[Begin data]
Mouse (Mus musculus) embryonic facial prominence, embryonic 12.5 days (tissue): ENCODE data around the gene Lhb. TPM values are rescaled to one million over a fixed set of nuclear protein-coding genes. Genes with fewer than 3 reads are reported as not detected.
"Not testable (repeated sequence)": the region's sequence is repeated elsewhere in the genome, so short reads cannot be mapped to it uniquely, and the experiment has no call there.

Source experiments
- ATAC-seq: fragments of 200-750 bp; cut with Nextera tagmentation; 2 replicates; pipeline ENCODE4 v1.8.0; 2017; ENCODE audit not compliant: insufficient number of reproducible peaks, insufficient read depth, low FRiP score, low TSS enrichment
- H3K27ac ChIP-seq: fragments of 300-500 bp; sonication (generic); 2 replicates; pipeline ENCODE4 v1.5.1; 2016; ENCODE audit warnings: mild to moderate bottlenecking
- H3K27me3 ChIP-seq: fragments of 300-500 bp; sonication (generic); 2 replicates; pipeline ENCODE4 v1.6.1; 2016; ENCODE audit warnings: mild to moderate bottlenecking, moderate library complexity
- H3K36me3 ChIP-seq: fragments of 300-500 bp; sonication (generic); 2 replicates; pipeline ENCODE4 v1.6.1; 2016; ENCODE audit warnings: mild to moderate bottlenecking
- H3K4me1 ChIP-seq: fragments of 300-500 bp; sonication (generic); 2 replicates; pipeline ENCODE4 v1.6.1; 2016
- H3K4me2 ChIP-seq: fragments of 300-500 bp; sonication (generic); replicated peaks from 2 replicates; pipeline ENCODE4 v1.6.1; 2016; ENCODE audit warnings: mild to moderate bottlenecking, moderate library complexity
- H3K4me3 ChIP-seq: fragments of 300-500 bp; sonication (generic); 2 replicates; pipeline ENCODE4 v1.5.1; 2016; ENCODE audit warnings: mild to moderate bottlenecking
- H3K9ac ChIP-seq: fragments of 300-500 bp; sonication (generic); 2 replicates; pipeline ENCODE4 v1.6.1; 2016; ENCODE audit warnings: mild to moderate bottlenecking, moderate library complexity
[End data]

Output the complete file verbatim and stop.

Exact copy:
Mouse (Mus musculus) embryonic facial prominence, embryonic 12.5 days (tissue): ENCODE data around the gene Lhb. TPM values are rescaled to one million over a fixed set of nuclear protein-coding genes. Genes with fewer than 3 reads are reported as not detected.
"Not testable (repeated sequence)": the region's sequence is repeated elsewhere in the genome, so short reads cannot be mapped to it uniquely, and the experiment has no call there.

Source experiments
- ATAC-seq: fragments of 200-750 bp; cut with Nextera tagmentation; 2 replicates; pipeline ENCODE4 v1.8.0; 2017; ENCODE audit not compliant: insufficient number of reproducible peaks, insufficient read depth, low FRiP score, low TSS enrichment
- H3K27ac ChIP-seq: fragments of 300-500 bp; sonication (generic); 2 replicates; pipeline ENCODE4 v1.5.1; 2016; ENCODE audit warnings: mild to moderate bottlenecking
- H3K27me3 ChIP-seq: fragments of 300-500 bp; sonication (generic); 2 replicates; pipeline ENCODE4 v1.6.1; 2016; ENCODE audit warnings: mild to moderate bottlenecking, moderate library complexity
- H3K36me3 ChIP-seq: fragments of 300-500 bp; sonication (generic); 2 replicates; pipeline ENCODE4 v1.6.1; 2016; ENCODE audit warnings: mild to moderate bottlenecking
- H3K4me1 ChIP-seq: fragments of 300-500 bp; sonication (generic); 2 replicates; pipeline ENCODE4 v1.6.1; 2016
- H3K4me2 ChIP-seq: fragments of 300-500 bp; sonication (generic); replicated peaks from 2 replicates; pipeline ENCODE4 v1.6.1; 2016; ENCODE audit warnings: mild to moderate bottlenecking, moderate library complexity
- H3K4me3 ChIP-seq: fragments of 300-500 bp; sonication (generic); 2 replicates; pipeline ENCODE4 v1.5.1; 2016; ENCODE audit warnings: mild to moderate bottlenecking
- H3K9ac ChIP-seq: fragments of 300-500 bp; sonication (generic); 2 replicates; pipeline ENCODE4 v1.6.1; 2016; ENCODE audit warnings: mild to moderate bottlenecking, moderate library complexity